Last month, the MTR Corporation began the tender process for the HK$15 billion Tai Wai station commercial and residential development. The project, according to the master layout plan from the Town Planning Board, will be a gigantic development with eight 40- to 50-storey buildings on top of a gorgeous, multi-level shopping mall.
Although the residents have a persistent aversion to the development, especially since the 12 buildings of Festival City went up, the government and MTR Corp are going ahead regardless of dissenting voices.
I am uncomfortable with their way of operating, and I would like to raise the public's concern over the flawed planning by the board.
First, the proposed high-rises will dwarf the nearby buildings. The central area of Tai Wai consists mostly of tenement buildings about seven storeys high and residential complexes less than 30 storeys high.
Sunshine, breezes and the wide-open views - including that of the ridge of Lion Rock - will probably be blocked, even though the MTR has said air flows will be satisfactory according to its studies.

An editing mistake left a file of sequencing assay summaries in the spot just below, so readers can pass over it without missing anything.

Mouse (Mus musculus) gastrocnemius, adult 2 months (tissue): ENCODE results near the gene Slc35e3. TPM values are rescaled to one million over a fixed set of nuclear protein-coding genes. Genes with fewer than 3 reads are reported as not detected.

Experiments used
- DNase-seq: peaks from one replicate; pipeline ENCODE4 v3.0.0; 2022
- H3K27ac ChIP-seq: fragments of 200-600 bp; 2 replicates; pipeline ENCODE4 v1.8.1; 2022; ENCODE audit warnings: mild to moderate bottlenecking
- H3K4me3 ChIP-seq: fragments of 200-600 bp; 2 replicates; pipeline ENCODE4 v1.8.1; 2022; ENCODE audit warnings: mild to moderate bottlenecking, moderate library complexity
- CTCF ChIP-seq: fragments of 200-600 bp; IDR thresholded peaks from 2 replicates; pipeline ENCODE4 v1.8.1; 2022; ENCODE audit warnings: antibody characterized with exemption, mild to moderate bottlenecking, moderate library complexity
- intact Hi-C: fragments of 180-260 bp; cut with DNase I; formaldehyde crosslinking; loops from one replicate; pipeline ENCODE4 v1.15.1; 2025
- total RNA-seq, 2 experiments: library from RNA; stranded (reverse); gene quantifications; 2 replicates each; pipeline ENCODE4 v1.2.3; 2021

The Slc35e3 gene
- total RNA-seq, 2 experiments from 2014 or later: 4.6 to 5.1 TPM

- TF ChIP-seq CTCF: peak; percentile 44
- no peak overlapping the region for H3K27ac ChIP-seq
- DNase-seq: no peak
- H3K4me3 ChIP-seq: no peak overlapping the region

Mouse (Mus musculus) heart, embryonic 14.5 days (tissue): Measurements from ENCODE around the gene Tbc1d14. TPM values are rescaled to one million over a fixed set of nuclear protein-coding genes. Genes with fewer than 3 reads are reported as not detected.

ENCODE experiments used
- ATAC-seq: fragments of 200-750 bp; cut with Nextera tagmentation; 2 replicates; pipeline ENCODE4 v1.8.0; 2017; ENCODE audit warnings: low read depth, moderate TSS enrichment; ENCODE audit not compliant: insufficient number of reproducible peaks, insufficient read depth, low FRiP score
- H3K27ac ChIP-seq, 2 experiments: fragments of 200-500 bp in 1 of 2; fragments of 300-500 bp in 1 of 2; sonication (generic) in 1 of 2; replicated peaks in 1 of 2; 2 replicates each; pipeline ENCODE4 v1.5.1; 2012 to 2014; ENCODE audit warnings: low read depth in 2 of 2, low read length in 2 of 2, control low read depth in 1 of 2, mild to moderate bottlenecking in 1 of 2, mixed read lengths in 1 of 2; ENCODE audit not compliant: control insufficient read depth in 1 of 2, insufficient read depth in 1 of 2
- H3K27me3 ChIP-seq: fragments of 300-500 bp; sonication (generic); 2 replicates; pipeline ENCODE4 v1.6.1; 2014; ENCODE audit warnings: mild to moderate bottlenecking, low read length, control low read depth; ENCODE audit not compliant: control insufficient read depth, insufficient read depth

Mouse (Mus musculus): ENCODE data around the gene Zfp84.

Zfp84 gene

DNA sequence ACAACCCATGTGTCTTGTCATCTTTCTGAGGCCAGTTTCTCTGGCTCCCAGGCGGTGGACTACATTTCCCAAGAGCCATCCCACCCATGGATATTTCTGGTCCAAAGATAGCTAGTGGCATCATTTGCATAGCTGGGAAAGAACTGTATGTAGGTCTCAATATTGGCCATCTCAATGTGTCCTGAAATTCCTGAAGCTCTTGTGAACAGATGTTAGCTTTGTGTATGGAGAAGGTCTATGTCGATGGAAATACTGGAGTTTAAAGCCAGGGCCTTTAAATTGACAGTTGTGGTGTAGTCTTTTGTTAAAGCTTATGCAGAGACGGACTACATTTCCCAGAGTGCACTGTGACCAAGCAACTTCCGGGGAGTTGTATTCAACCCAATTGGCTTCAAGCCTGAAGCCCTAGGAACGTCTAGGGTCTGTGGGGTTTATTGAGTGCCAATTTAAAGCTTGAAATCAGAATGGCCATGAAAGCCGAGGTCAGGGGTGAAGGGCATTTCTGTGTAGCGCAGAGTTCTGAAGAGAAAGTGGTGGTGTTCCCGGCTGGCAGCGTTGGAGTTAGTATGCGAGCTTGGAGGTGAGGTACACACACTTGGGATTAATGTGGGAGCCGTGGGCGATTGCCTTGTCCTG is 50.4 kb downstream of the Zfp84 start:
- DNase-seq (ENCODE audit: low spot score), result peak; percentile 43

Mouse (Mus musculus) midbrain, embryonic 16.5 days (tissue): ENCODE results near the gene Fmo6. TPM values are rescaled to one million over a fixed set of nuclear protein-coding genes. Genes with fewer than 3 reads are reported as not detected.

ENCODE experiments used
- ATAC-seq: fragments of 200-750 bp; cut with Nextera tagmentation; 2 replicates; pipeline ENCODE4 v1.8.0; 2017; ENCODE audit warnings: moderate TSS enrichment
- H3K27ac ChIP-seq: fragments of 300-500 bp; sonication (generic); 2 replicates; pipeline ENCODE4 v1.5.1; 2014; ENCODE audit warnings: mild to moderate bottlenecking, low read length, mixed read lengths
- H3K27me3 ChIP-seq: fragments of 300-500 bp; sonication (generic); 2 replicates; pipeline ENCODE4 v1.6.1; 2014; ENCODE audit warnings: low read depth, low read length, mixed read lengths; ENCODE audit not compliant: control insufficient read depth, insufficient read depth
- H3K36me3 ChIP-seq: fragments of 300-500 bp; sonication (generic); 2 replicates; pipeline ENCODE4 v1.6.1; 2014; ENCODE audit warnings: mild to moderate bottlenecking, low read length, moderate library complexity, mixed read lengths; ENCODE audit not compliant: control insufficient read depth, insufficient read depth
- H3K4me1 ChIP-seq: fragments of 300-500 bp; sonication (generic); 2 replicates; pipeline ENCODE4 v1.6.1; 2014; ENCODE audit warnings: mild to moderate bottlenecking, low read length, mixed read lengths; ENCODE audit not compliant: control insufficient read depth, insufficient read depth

The so called Comprehensive Development Area includes few social and public facilities.
Less than 0.5 per cent of total ground area will be allocated for a post-secondary educational institution and there will be little open space.
Obviously, the plan doesn't respond to the urgent needs of Tai Wai. It needs a library, tennis and basketball courts and other kinds of recreational facilities.
In Sha Tin, residents have grave concerns about study space for students at the public library, as there is always a long queue out the door.
The deadline for tenders is June 22.
Like most Tai Wai residents, I feel it is futile to try to halt the procedures. I'm only one person. There is little chance of overthrowing the plan. However, I would still like to urge the MTR Corp to revise it with high-rises that are more considerate towards the current residents.
The Town Planning Board urgently needs to rethink the consultation process and give consideration to the ever-increasing number of gigantic developments that create a wall effect cutting the skyline in Hong Kong.
Ma Chun-ming, Sha Tin